Mary has always occupied a special place in the hearts of Catholics, and as more attention has been given in recent years to women's spirituality and the Sacred Feminine, she is now cherished by many Protestants as well.

Few Christians realize that Mary is also deeply venerated in Islam. She is with Hadija and Asiya, wives of the Prophet Mohammad, and Fatima, his daughter, one of the four women in whom Islamic tradition recognizes the "station" of perfection. It is reported that when the Prophet was clearing the idols out of the Kaaba in Mecca, he allowed a fresco of the Virgin Mary holding the Child Jesus to remain. In every Muslim mosque, the "mihrab" or prayer niche in the wall is dedicated to Mary. In the Koran, she is described as having been sent as "a mercy for the worlds."

It is very appropriate, then, in these times of great suffering and peril for Christians and Muslims that we invoke Mary's nurturing presence and compassionate love. John Dear's short but poignant paperback Mary of Nazareth, Prophet of Peace is a good place to begin.

Dear is the former executive director of the Fellowship of Reconciliation, the largest interfaith peace organization in the United States. He is a pastor, community organizer, lecturer, retreat leader, and author/editor of more than 20 books on peace and justice. This one had its genesis in a 2001 retreat and in his belief that Mary's story gives us "a shining example of the journey of the peace of God." This is in direct contrast to the war-making of human beings. Dear writes:

"The history of war has proved that violence is not just immoral and illegal, but downright impractical. It simply does not work. It cannot solve our problems. It only foments further problems down the road. It leaves a trail of blood, bodies, tears, and resentment. Violence in response to violence can only lead to further violence.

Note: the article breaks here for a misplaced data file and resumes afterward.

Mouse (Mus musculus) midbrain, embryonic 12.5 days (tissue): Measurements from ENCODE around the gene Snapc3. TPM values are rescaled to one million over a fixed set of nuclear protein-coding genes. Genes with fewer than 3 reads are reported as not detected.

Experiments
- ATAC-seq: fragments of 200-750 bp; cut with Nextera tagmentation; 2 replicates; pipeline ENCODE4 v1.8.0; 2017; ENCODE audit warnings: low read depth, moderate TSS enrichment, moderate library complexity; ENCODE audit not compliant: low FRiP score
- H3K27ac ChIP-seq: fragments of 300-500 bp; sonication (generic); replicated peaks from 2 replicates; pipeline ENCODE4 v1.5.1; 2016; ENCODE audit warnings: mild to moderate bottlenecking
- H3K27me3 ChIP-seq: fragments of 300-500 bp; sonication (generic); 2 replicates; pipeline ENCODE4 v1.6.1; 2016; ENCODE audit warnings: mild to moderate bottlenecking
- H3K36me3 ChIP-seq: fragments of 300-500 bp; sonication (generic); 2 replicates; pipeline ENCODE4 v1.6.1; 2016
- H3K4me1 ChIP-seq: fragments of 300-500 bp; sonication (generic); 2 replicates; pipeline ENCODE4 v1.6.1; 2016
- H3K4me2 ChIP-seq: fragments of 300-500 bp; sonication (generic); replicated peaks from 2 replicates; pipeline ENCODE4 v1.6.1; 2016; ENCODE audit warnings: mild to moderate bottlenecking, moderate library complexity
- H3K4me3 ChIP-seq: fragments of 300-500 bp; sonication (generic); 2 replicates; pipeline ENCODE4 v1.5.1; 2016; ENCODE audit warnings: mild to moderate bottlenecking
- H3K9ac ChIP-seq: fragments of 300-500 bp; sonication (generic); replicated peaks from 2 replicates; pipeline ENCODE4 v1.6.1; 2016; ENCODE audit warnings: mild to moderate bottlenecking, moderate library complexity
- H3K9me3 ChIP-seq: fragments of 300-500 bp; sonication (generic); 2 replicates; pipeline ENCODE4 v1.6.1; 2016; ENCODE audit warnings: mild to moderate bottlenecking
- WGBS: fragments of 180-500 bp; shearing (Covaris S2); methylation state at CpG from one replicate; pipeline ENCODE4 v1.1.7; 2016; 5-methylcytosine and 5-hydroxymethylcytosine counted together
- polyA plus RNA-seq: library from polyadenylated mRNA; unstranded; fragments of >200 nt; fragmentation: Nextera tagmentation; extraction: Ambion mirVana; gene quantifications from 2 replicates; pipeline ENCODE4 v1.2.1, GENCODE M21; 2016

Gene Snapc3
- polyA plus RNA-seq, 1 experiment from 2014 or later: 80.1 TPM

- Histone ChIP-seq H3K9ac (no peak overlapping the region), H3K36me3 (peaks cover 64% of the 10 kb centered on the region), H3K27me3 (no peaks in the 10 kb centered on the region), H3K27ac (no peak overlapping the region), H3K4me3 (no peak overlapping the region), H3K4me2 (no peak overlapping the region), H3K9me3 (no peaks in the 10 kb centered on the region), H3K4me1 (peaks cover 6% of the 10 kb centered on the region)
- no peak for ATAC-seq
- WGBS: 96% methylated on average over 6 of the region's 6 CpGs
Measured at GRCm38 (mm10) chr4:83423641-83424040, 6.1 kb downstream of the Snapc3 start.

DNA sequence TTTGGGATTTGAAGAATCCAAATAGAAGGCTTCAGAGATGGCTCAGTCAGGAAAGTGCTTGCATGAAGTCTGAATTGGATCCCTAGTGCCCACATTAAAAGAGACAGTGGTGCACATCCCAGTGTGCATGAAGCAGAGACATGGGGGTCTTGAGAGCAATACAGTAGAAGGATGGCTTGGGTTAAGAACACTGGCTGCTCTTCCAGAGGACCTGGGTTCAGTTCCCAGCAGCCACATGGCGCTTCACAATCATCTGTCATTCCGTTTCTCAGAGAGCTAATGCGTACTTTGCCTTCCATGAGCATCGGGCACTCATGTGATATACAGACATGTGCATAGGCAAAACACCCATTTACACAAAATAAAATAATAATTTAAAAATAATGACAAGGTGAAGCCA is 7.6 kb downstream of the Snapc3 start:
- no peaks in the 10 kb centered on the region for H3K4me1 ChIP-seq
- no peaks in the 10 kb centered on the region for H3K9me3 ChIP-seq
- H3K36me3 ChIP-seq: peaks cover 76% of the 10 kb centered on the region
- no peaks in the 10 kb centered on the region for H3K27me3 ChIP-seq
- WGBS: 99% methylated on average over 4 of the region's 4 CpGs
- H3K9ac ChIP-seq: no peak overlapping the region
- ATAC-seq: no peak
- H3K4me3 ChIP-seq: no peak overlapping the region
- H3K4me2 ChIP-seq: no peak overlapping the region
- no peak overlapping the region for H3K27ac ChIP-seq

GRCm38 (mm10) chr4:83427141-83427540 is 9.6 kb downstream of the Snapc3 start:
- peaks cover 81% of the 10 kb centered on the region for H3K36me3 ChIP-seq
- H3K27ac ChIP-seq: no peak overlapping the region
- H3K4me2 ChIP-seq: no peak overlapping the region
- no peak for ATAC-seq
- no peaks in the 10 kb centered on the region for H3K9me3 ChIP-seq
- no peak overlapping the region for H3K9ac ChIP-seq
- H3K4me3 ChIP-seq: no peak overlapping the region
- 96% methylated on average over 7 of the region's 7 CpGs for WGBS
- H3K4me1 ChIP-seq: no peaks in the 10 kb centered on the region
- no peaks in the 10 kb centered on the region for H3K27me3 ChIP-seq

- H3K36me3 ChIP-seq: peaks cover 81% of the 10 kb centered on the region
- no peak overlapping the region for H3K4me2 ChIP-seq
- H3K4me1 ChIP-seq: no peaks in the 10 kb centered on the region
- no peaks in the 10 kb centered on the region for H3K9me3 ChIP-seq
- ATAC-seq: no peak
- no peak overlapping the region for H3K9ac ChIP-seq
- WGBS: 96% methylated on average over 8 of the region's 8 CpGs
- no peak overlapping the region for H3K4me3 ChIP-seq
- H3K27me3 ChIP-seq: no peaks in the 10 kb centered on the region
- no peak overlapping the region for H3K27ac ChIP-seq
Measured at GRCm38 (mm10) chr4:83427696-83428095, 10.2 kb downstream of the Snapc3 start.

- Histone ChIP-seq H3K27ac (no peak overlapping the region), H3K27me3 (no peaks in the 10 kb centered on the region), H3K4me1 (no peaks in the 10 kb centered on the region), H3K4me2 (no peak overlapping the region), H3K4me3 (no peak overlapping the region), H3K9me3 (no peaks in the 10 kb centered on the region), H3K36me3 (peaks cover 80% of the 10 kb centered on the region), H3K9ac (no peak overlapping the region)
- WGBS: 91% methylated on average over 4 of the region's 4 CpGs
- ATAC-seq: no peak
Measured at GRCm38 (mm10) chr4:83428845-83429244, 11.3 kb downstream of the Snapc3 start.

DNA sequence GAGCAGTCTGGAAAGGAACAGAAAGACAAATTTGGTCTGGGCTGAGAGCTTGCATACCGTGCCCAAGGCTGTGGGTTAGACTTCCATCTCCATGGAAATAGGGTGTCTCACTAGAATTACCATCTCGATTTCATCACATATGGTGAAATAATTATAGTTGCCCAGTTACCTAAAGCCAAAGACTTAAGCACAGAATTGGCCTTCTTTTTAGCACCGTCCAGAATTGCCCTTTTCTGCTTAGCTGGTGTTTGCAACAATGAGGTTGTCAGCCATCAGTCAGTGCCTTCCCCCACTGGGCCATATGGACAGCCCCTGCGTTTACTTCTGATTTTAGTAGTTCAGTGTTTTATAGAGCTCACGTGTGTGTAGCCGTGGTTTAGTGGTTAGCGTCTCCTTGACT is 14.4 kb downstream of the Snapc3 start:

"The great lesson the twentieth century is that war has not resolved our problems and brought us peace. It has only led to greater militarism and more war. This destructive behavior cannot go on forever. At some point, the world will break. This is our future if our present course continues."

Mary, the Mother of Jesus, was familiar with the culture of violence and the many ways in which it violates the bodies and souls of those who must bear its furies and indignities. Dear finds in her life a three-part movement that can provide for us a way to move through the storms that surround us in wartime.

In the image of the Annunciation, Mary surrenders herself to God and moves into solitude. In silence, she waits and listens for divine direction. The author believes that in times of peril, we need to do the same — to give the Holy One our anger, violence, and vulnerability, and to disarm our hearts. He calls this Mary's stage of contemplative nonviolence.

In the story of the Visitation, Mary responds to her own connection with God by reaching out to help Elizabeth. This, according to Dear, is the movement from contemplative nonviolence to active nonviolence. He takes a brief look at the works of mercy practiced by Dorothy Day of the Catholic Worker who was also a practitioner of nonviolence and a tireless activist for social justice. The lesson here is that we must practice loving-kindness in our families and communities. Building peace starts where we are and takes place in how we treat those nearest and dearest to us.

In the third stage of Mary's journey, her Magnificat emerges not just as a hymn of praise to God but also as "a manifesto of revolutionary nonviolence and a call, not to arms, but to disarmament and justice." Dear points out that the Magnificat was banned in Argentina after the Mothers of the Disappeared in Argentina used it to call for nonviolent resistance to the ruling military junta in mid-1970s. But 2,000 years after what John Dear calls "Mary's prophetic nonviolence," the radical nature of her message has been watered down by many Christians around the world who ignore the plight of the poor and the suffering of those in war zones.

John Dear has given us a salutary and powerful reinterpretation of the life and work of Mary of Nazareth. This sturdy volume also contains a thought-provoking foreword by Joan Chittister on American power politics and the need for the spiritual practice of hospitality in a world where we know so little about other countries. The wonder-inducing icons by William Hart McNichols add further luster to our reverence for Mary the contemplative soul, the practitioner of compassion and kindness, and the nonviolent seeker after peace and justice.